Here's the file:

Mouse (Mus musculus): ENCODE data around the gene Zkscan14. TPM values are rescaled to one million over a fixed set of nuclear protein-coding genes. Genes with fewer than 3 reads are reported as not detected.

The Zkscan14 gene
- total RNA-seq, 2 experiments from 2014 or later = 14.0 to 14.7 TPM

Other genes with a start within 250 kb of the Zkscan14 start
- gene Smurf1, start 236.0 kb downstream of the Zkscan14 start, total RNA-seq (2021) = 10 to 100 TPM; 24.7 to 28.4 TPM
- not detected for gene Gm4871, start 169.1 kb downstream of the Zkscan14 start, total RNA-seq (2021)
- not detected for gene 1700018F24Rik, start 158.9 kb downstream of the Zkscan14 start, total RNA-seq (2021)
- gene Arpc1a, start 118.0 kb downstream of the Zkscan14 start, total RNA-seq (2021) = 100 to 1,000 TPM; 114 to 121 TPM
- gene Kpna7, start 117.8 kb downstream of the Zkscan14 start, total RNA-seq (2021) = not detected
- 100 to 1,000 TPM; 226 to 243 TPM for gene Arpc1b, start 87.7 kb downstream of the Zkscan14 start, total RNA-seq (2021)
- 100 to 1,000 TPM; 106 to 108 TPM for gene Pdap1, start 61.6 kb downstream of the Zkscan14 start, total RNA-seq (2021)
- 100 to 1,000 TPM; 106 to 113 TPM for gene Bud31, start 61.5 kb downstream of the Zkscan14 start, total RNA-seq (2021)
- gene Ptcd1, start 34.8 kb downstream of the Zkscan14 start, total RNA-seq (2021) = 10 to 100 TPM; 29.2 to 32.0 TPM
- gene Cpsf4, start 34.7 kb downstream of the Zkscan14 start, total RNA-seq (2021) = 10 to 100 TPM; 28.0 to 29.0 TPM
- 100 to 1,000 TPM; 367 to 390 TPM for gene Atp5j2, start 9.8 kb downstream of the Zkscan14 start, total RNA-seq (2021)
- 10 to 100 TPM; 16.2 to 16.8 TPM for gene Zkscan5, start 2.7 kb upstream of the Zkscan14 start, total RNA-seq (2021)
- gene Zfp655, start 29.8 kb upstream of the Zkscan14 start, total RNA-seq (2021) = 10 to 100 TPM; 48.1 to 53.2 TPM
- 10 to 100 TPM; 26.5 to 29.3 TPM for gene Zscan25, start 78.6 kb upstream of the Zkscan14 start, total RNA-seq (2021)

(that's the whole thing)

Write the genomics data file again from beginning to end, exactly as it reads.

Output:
Mouse (Mus musculus): ENCODE data around the gene Zkscan14. TPM values are rescaled to one million over a fixed set of nuclear protein-coding genes. Genes with fewer than 3 reads are reported as not detected.

The Zkscan14 gene
- total RNA-seq, 2 experiments from 2014 or later = 14.0 to 14.7 TPM

Other genes with a start within 250 kb of the Zkscan14 start
- gene Smurf1, start 236.0 kb downstream of the Zkscan14 start, total RNA-seq (2021) = 10 to 100 TPM; 24.7 to 28.4 TPM
- not detected for gene Gm4871, start 169.1 kb downstream of the Zkscan14 start, total RNA-seq (2021)
- not detected for gene 1700018F24Rik, start 158.9 kb downstream of the Zkscan14 start, total RNA-seq (2021)
- gene Arpc1a, start 118.0 kb downstream of the Zkscan14 start, total RNA-seq (2021) = 100 to 1,000 TPM; 114 to 121 TPM
- gene Kpna7, start 117.8 kb downstream of the Zkscan14 start, total RNA-seq (2021) = not detected
- 100 to 1,000 TPM; 226 to 243 TPM for gene Arpc1b, start 87.7 kb downstream of the Zkscan14 start, total RNA-seq (2021)
- 100 to 1,000 TPM; 106 to 108 TPM for gene Pdap1, start 61.6 kb downstream of the Zkscan14 start, total RNA-seq (2021)
- 100 to 1,000 TPM; 106 to 113 TPM for gene Bud31, start 61.5 kb downstream of the Zkscan14 start, total RNA-seq (2021)
- gene Ptcd1, start 34.8 kb downstream of the Zkscan14 start, total RNA-seq (2021) = 10 to 100 TPM; 29.2 to 32.0 TPM
- gene Cpsf4, start 34.7 kb downstream of the Zkscan14 start, total RNA-seq (2021) = 10 to 100 TPM; 28.0 to 29.0 TPM
- 100 to 1,000 TPM; 367 to 390 TPM for gene Atp5j2, start 9.8 kb downstream of the Zkscan14 start, total RNA-seq (2021)
- 10 to 100 TPM; 16.2 to 16.8 TPM for gene Zkscan5, start 2.7 kb upstream of the Zkscan14 start, total RNA-seq (2021)
- gene Zfp655, start 29.8 kb upstream of the Zkscan14 start, total RNA-seq (2021) = 10 to 100 TPM; 48.1 to 53.2 TPM
- 10 to 100 TPM; 26.5 to 29.3 TPM for gene Zscan25, start 78.6 kb upstream of the Zkscan14 start, total RNA-seq (2021)